In 1782 Jacob Holeman was taxed for 1300 acres of land in Shenandoah County, valued at £800.33 The next year he sold 395 acres of this land to Henry Houser.34 The court order relating to this sale reads:
26 June 1783. Indentures of lease and release from Jacob Holeman and Margaret his wife to Henry Howser was acknowledged ...35
When he was appointed one of the commissioners for receiving the specific tax on 28 March 1782, he gave bond for £500 with Abm. Bird as his security. He acknowledged this bond before the Court on 26 April 1782.36
In 1782 Jacob Holdman paid tax for fourteen tithes, thirteen horses and twenty-six cattle.37 In 1783 he and Will Cathey were taxed for eight slaves over age 16 and six under that age (named Boatswain, Nan, Tom, Jack, James, Mary, Reubin, Sarah, Sue, Wenny, Doll, Ann, George and Jenny), eighteen horses, and twenty-one cattle.38
On 26 October 1783 Jacob Holeman made his will, describing himself as of Shanando County and as very sick and weak:
To my well beloved wife Margaret Holeman the plantation whereon I now live in two tracts containing 550 acres during life, with slaves Boatswin, Nan, Mary, Winney, George, Tom, James, Ann, Suse and Jack. Also the whole of my household goods and furniture with all other moveable stock and chattles for the support of my family and to be divided among my children as they come of age at the discretion of my wife.
To my son Daniel Holeman all that plantation whereon he now lives, 420 acres; slaves John, Nan Junr, and Lydia.
To my daughter Elizabeth Dobkins [?] tract whereon she now live; slaves Reuben and Doll.
To my daughter Rachel Holeman slaves Sall and Jenny, Boatswin and Nan Senr., with one sorrel mare, fourteen head of cattle now in her possession, one feather bed and furniture.
To my Andrew Holeman [sic] all the plantation whereon I now live containing 400 acres after the decease of my wife; slaves Jim and Ann.
To my daughter Rebecca Holeman slaves Mary and Suse.
To my daughter Mary Ann Holeman slaves Winney and George.
To my son Jacob Herod Holeman 150 acres with slave Tom.
Wife Margaret Holeman and friend Reuben More executors.
Witnesses: Samuel Mills, Thos. Lewis, Wm. Cathey.
25 March 1784. Will of Jacob Holeman, Gent., proved by Samuel Mills. Reuben More refused to take executorship. Mrs. Margaret Holeman motioned that letters of administration be granted her with Fred Woolford, John Brown, Josias Allin, Chas. C. Taylor, Reuben Moore and Joseph Hawkins securities, £10,000.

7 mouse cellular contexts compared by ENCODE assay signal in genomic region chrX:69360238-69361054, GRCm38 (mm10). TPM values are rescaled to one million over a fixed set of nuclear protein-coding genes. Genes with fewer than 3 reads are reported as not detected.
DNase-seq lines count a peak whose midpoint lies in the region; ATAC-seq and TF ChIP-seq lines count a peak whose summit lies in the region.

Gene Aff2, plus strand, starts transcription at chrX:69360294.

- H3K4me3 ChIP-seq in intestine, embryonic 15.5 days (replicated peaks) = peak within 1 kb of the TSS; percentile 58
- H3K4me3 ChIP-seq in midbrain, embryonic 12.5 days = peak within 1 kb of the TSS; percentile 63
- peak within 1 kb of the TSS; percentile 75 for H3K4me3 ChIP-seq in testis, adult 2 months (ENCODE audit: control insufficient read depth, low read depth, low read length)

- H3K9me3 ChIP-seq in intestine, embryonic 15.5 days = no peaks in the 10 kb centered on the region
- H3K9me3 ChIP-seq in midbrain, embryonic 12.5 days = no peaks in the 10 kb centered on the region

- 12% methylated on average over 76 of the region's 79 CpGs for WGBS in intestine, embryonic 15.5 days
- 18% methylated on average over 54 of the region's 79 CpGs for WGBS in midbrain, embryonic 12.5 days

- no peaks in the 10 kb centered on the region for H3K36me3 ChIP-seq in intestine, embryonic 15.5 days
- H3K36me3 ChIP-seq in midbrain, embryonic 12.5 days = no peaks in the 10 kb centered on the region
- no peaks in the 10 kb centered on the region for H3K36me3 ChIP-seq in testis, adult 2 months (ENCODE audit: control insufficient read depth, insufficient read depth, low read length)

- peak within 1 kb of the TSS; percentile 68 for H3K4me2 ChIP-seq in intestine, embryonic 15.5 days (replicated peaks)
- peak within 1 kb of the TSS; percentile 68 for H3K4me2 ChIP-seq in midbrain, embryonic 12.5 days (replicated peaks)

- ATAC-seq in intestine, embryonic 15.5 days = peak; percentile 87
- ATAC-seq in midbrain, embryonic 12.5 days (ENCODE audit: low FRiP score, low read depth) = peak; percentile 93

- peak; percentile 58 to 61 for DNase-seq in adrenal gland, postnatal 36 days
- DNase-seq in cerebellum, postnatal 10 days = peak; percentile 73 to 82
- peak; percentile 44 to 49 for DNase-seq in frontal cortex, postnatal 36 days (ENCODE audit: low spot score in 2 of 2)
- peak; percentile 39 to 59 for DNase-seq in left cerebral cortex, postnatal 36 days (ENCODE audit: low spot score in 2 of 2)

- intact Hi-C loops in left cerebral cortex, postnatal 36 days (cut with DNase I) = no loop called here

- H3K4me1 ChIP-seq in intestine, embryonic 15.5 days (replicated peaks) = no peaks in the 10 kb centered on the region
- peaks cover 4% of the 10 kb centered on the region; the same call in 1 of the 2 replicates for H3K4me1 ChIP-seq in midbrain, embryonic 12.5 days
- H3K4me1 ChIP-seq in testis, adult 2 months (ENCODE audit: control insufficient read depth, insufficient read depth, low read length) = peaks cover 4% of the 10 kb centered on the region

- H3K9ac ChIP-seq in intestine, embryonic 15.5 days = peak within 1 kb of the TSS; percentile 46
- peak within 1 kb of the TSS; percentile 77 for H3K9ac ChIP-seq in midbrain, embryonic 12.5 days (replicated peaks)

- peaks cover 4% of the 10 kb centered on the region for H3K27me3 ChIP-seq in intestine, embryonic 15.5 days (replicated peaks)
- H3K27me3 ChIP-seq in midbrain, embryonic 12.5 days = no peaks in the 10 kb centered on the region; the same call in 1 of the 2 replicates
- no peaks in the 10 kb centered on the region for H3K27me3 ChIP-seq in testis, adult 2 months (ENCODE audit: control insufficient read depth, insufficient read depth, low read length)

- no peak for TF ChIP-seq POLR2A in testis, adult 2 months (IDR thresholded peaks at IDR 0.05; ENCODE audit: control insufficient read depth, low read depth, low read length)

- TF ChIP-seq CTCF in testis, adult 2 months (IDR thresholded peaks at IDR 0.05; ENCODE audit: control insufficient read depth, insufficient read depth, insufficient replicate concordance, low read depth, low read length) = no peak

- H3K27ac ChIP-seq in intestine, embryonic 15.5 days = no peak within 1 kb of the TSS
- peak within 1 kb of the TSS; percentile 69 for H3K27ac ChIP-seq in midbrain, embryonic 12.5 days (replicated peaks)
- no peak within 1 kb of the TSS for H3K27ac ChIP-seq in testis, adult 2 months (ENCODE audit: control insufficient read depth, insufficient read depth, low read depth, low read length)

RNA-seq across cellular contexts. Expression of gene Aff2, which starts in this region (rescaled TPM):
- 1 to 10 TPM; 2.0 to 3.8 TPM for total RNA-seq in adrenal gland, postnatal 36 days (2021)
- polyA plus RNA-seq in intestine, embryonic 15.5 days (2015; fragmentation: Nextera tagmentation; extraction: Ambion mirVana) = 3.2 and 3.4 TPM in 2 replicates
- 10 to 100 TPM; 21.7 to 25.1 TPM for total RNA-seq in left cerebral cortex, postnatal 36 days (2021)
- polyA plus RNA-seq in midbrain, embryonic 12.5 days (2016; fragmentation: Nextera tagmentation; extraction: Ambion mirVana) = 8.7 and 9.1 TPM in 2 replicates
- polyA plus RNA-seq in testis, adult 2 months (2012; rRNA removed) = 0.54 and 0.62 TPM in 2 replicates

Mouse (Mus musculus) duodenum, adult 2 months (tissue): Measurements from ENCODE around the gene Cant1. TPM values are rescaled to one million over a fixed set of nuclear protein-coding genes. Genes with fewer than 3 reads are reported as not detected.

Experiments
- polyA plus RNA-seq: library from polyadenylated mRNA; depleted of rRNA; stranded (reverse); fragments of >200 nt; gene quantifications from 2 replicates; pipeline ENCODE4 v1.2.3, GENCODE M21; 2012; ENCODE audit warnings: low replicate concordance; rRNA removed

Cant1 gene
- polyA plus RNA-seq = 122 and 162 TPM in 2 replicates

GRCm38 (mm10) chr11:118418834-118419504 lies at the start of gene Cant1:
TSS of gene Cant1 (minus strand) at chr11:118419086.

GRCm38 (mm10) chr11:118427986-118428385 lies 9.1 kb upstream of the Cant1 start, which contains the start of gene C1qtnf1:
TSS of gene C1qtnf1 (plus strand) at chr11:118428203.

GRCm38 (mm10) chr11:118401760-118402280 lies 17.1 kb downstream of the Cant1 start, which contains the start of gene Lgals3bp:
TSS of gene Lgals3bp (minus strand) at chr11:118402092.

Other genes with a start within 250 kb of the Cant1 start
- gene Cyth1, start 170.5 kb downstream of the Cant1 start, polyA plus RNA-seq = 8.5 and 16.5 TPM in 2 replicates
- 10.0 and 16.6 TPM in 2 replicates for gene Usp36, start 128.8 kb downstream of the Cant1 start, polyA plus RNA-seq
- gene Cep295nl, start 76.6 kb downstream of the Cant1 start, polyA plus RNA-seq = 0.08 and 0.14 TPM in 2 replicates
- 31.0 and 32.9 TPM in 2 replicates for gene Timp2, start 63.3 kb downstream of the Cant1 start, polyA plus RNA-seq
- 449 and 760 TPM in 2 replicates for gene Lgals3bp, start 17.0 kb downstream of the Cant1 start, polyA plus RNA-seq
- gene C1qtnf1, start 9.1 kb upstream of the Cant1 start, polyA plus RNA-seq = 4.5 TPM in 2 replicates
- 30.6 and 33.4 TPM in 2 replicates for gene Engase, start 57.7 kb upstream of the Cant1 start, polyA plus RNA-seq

27 May 1784. Further proved by William Cathey.39
The inventory of the estate of Mr. Jacob Holeman was made 27 May 1784 and showed a valuation of £1466.18.6, including eighteen slaves valued at £782.40 An accounting of the estate was not made until 12 October 1796 when the slaves were divided among Dan Holeman deceased, Reuben Dobkins, Jacob Steigel, Andw. Holeman, John Martin and Mary Ann Holeman.41
In 1784 Margarett Holeman, Wm. Cathey and Thomas Edgell were listed together on the Shenandoah County tax books with seven slaves over age 16, six slaves under that age, nineteen horses and twenty-three cattle.42 She married William Cathey in December 1784,43 and on 1 September 1796 they sold their right to land held by Jacob Holeman:
William Cathey and Margarett his wife, late Margarett Holeman of Shenandoah County, to Andrew Holeman of same. For £550 current money.
All their right in two tracts, one 420 acres ... on the bank of the North River of Shenandoah ... to Jacob Holeman's line of the upper tract ...
The other, 130 acres adjoining the former ... Holeman's other survey ... meanders of the said river ...
Being the two tracts which Jacob Holeman by his last will did bequeath unto Margaret who was then the wife of the said Jacob Holeman, during the natural life of Margaret ...
Margaret (M) Cathey
Witnesses: Wm. Byrd, John Taylor.
13 September 1796. Acknowledged.44
Of the children of Jacob and Margaret (---) Holeman, Daniel was probably the eldest. His suit against James Pickerall was agreed 25 November 1772.45 On 25 November 1784 John Robinson and Mary Holman gave bond for £2000 as administrators of his estate46 and the same day Mary Holeman gave bond for £2000 as guardian of Jacob Holeman, orphan of Daniel Holeman.47 The inventory of the estate was made 6 December 1784 and showed a valuation of £188.8.131.52 The widow Mary Holeman married John Hamen in August 1787.49
Rachel Holeman married Jacob Steigel in April 1784.50 The younger sister Rebecca Holeman, described as daughter of William and Mary [sic] Cattery, married John Martin on 23 October 1789.51 After John Martin's death Rebecca and her children lived with William Cathey and later moved with him to Kanawha County, West Virginia.52 The Shenandoah County records do not indicate whether Margaret (---) Holeman Cathey was living at the time of the removal to the west.